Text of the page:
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Saturday, July 20, 2024

Shore Musings

You’d Hate to be a Seagull

Seagulls in their not-so-natural environment.

By Collin Hall

Shore Musings is a column about year-round life on the Cape: the good, the bad, the beautiful.

I’ve noticed a strain of sadism from beach-goers, local and shoobie alike, towards seagulls. There’s a sense among two-legged fleshy folk on the beach that gulls don’t belong or are a nuisance to be tolerated at best. Mention “seagull” to any random bloke and within three sentences they’re telling you how they’d punch those suckers if they could. Ocean City goes so far as to hire trained predatory birds, under the control of keepers, to scare away seagulls from the boardwalk.

Picture it: the year is 1760, textile production has been completely revolutionized with the advent of the steam motor and water-powered textile machines. It’s New York, the late 19th century. Factories are pumping out cheap consumer goods en-masse for the first time in human history. It’s 1913, Henry Ford made everyone look like a chump with his moving assembly lines. It’s 2024 – you’re on the Wildwood beach enjoying the fruits of modern life, a beautiful plastic-wrapped hoagie in hand. A seagull, unaware of industrial progress but ready to enjoy its fruits, swoops down and steals your $12 hoagie.

I’ve seen strong men break in this kind of situation. My twin famously attacked a seagull with a plastic shovel, fresh off the production line, for stealing their PB&J. Ask pretty much anyone what they think of seagulls and they’ll tell you they’re no-good nasty sky rats.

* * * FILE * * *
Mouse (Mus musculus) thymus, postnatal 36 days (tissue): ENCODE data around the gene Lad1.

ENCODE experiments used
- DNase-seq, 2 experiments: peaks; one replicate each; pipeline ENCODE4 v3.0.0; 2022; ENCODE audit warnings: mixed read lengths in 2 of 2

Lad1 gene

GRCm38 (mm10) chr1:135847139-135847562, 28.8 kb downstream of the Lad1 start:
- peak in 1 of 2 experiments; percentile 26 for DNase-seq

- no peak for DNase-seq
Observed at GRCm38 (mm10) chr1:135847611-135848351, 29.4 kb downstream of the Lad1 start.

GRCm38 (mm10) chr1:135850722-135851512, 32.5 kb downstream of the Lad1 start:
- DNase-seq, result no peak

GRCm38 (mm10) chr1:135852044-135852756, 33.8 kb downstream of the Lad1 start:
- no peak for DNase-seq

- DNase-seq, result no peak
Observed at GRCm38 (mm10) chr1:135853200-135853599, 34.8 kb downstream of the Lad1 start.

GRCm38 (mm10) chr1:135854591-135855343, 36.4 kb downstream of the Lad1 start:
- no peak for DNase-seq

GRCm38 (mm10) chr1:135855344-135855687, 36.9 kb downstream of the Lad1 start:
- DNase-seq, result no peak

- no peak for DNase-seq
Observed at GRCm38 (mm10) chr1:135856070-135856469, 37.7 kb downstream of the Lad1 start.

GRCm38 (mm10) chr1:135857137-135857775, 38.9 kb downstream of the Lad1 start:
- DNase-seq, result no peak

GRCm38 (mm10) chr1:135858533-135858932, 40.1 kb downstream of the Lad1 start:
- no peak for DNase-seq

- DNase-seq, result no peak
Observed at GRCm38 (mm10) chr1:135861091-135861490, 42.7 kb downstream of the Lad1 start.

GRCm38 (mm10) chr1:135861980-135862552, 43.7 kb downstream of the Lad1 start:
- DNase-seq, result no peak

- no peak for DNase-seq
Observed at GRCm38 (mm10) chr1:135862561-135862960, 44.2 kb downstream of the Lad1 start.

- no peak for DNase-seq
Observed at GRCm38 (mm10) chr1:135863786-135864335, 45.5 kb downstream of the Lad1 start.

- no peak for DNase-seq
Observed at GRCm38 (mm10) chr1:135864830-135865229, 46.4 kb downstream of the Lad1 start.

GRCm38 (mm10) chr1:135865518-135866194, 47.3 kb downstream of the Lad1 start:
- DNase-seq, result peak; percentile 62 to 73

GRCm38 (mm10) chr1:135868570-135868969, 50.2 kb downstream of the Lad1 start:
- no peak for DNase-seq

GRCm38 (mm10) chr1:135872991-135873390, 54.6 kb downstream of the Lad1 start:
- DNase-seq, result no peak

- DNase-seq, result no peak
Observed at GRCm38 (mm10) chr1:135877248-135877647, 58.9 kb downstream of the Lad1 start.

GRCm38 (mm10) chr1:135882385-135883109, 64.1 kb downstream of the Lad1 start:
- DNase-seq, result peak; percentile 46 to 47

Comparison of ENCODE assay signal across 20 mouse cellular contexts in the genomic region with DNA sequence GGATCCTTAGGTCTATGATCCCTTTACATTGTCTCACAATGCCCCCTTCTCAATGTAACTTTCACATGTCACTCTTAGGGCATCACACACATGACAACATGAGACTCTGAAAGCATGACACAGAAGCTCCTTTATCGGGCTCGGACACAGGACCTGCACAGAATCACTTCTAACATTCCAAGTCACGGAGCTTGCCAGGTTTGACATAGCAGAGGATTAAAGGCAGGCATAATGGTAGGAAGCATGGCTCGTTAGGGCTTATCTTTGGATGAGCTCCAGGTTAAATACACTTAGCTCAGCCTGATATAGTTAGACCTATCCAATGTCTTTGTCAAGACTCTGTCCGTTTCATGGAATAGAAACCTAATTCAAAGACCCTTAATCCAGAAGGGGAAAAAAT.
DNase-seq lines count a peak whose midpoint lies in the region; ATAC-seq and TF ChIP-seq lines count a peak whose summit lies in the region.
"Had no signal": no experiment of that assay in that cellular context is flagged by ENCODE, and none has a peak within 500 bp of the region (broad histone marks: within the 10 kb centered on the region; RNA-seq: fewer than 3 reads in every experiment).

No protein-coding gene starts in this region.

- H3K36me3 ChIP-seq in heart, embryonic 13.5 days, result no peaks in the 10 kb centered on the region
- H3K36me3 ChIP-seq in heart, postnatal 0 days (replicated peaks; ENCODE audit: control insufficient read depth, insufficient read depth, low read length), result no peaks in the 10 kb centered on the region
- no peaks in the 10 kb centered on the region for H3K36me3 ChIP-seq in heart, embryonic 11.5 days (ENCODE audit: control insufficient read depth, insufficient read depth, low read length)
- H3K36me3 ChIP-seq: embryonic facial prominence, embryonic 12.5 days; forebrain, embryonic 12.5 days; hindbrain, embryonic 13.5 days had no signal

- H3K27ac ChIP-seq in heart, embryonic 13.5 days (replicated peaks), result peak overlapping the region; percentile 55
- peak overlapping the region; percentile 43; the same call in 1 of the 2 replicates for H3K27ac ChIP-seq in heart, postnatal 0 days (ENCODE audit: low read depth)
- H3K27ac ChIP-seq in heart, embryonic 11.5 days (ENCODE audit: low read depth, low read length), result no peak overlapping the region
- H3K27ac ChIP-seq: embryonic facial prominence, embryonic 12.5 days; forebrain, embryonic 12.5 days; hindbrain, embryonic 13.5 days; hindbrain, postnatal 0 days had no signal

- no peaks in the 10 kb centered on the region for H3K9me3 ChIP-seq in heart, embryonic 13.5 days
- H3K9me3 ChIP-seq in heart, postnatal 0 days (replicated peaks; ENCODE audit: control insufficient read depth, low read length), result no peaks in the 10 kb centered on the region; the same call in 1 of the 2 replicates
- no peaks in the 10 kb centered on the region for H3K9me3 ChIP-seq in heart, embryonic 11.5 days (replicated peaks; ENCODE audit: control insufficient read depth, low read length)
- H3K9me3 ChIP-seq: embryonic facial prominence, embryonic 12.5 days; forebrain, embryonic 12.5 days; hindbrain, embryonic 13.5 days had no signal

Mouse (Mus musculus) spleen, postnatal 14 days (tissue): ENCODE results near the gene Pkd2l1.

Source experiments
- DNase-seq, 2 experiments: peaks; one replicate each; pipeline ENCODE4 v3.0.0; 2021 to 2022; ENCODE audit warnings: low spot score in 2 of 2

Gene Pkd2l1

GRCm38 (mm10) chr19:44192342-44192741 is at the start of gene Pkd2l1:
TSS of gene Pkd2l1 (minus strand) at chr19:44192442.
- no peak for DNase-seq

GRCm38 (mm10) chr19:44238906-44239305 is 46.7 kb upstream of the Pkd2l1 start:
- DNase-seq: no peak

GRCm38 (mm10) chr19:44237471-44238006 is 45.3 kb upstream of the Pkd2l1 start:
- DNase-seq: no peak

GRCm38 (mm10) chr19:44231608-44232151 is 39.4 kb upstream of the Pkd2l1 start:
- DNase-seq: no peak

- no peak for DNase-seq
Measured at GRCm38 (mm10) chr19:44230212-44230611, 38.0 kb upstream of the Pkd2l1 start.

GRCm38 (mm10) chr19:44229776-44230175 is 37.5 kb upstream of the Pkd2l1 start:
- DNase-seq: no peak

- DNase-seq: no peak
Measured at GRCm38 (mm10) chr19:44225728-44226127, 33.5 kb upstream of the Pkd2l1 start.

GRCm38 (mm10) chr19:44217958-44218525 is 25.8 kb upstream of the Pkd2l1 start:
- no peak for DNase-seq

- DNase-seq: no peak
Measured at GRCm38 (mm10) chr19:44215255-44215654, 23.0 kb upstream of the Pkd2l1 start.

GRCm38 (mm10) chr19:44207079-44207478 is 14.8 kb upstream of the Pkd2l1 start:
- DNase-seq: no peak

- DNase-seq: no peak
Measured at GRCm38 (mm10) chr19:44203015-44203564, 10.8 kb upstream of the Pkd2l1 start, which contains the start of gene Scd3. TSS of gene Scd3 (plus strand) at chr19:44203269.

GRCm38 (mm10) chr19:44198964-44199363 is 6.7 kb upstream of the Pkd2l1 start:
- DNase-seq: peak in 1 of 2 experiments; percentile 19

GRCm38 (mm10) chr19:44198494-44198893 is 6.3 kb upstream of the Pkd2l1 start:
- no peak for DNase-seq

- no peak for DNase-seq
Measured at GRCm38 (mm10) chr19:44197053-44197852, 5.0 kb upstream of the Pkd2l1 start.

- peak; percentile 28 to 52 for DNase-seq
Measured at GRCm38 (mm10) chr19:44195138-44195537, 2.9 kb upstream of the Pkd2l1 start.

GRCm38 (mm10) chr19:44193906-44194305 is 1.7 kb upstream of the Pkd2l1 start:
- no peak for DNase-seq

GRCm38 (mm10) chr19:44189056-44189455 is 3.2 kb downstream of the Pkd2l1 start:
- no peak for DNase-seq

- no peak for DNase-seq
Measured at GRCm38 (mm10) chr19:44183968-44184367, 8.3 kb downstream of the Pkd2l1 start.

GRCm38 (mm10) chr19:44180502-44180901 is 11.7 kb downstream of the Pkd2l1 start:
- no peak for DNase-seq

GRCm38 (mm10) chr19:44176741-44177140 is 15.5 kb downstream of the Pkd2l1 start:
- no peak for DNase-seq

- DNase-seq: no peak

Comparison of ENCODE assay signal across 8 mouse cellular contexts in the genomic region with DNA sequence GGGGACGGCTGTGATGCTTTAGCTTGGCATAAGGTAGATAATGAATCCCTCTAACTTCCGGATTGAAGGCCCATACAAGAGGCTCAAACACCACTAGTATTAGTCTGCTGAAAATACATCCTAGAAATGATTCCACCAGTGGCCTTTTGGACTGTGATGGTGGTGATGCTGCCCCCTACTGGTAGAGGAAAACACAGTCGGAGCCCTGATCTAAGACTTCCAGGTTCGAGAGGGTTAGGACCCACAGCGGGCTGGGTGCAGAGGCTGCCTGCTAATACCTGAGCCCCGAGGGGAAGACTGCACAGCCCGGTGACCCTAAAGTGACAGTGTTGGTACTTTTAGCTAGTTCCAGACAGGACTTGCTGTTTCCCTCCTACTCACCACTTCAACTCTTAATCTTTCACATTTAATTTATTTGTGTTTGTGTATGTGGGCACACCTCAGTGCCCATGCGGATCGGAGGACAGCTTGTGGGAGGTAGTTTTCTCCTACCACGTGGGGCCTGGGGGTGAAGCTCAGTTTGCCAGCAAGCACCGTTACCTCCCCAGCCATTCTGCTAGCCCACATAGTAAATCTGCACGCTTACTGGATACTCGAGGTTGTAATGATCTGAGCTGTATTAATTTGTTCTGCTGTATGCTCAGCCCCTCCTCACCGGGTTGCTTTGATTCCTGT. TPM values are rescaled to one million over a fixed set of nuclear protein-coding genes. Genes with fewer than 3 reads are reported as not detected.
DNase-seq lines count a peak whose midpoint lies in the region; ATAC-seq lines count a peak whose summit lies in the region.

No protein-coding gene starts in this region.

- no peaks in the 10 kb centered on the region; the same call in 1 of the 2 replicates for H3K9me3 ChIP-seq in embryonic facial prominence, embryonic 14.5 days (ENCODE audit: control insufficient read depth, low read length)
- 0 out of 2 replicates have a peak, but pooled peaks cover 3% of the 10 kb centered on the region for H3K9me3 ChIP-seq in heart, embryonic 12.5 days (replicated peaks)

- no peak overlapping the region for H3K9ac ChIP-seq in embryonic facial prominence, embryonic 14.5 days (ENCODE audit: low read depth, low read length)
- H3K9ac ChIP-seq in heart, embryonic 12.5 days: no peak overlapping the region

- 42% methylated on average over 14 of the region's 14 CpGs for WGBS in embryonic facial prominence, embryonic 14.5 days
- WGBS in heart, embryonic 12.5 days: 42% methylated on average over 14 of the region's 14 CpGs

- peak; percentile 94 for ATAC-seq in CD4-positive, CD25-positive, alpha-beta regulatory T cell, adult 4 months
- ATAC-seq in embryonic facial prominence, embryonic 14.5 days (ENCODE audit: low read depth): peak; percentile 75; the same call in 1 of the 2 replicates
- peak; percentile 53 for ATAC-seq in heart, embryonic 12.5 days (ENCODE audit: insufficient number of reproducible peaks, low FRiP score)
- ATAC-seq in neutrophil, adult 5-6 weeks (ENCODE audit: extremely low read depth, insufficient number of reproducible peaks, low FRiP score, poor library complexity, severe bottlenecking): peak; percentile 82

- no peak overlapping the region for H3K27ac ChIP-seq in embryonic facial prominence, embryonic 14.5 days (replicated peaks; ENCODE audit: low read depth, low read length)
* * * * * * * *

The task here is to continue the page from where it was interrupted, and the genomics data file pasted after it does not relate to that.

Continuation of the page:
But seagulls are among the most intelligent birds on the sea and have been opportunistic feeders long before humans carried buckets of Curly Fries around. It’s like getting mad at a dog for eating food you dropped on the floor. Buddy, who dropped the food?

A seagull perched in Wildwood Crest. Shutterstock file name: “sky rat.” Yikes!

Gulls use primitive tools, set bread out to bait fish, and have complicated social patterns within their (noisy, stinky) colonies. The laughing gull – the one with the famous multi-part cackle – is basically Cape May County’s mascot. Lillian Armstrong, my contact at the NJ Audubon plans their special events – said that Hereford Inlet, between the Wildwoods and 7-mile island, is home to the largest laughing gull colony in the world.

But yes – feeding seagulls is a problem. Their little bodies aren’t meant to process whatever fried delight sits in your hand. Gulls live as long as 40 years, and a long-term diet of human food will be the death of them.

I’m driving through the McDonald’s drive-through in Court House – a line is forming in front of me, folks are blaring their horns at a mob of gulls going hog wild on a medium fry splayed on the hot pavement. Sorry buddy, honk your Suburban all you want. Those seagulls are the smartest guys on the road, but even they don’t realize that just one more fry will one day be the death of them. The seagull problem might be a cause for introspection, about the kind of society we’ve created and how humans completely up-end ecosystems without care for the creatures that depended on them.

So I try to have empathy for gulls even though they poop on my car.

Content Marketing Coordinator / Reporter

Collin Hall grew up in Cape May County and works as a content manager for Do The Shore, as well as a reporter. He currently lives in Villas.

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